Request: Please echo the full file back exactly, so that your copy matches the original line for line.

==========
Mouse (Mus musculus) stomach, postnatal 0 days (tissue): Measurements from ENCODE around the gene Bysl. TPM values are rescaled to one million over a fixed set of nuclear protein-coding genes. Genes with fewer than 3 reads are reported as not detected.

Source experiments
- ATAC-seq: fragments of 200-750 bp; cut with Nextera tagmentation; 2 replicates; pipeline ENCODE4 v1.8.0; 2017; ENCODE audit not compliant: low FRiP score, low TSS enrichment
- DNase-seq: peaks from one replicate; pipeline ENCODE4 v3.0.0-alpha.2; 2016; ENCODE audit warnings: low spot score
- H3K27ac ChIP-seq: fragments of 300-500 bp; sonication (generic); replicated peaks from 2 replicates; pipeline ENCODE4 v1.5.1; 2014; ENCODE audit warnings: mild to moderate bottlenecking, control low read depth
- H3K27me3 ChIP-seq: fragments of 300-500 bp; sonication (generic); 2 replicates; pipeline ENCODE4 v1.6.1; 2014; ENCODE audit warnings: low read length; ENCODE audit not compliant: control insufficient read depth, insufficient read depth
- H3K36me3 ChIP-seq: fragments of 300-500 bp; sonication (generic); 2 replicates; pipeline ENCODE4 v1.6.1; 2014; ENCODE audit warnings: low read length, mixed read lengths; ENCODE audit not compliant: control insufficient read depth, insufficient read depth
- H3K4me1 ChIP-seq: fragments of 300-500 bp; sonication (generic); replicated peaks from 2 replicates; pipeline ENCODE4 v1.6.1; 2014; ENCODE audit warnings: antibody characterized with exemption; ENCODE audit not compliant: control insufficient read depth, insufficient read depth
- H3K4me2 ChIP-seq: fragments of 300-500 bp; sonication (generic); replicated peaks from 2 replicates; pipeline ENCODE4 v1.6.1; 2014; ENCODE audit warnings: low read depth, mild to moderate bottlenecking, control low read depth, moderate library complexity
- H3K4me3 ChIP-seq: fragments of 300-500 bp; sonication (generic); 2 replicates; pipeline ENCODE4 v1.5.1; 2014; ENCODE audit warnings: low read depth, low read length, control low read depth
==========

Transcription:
Mouse (Mus musculus) stomach, postnatal 0 days (tissue): Measurements from ENCODE around the gene Bysl. TPM values are rescaled to one million over a fixed set of nuclear protein-coding genes. Genes with fewer than 3 reads are reported as not detected.

Source experiments
- ATAC-seq: fragments of 200-750 bp; cut with Nextera tagmentation; 2 replicates; pipeline ENCODE4 v1.8.0; 2017; ENCODE audit not compliant: low FRiP score, low TSS enrichment
- DNase-seq: peaks from one replicate; pipeline ENCODE4 v3.0.0-alpha.2; 2016; ENCODE audit warnings: low spot score
- H3K27ac ChIP-seq: fragments of 300-500 bp; sonication (generic); replicated peaks from 2 replicates; pipeline ENCODE4 v1.5.1; 2014; ENCODE audit warnings: mild to moderate bottlenecking, control low read depth
- H3K27me3 ChIP-seq: fragments of 300-500 bp; sonication (generic); 2 replicates; pipeline ENCODE4 v1.6.1; 2014; ENCODE audit warnings: low read length; ENCODE audit not compliant: control insufficient read depth, insufficient read depth
- H3K36me3 ChIP-seq: fragments of 300-500 bp; sonication (generic); 2 replicates; pipeline ENCODE4 v1.6.1; 2014; ENCODE audit warnings: low read length, mixed read lengths; ENCODE audit not compliant: control insufficient read depth, insufficient read depth
- H3K4me1 ChIP-seq: fragments of 300-500 bp; sonication (generic); replicated peaks from 2 replicates; pipeline ENCODE4 v1.6.1; 2014; ENCODE audit warnings: antibody characterized with exemption; ENCODE audit not compliant: control insufficient read depth, insufficient read depth
- H3K4me2 ChIP-seq: fragments of 300-500 bp; sonication (generic); replicated peaks from 2 replicates; pipeline ENCODE4 v1.6.1; 2014; ENCODE audit warnings: low read depth, mild to moderate bottlenecking, control low read depth, moderate library complexity
- H3K4me3 ChIP-seq: fragments of 300-500 bp; sonication (generic); 2 replicates; pipeline ENCODE4 v1.5.1; 2014; ENCODE audit warnings: low read depth, low read length, control low read depth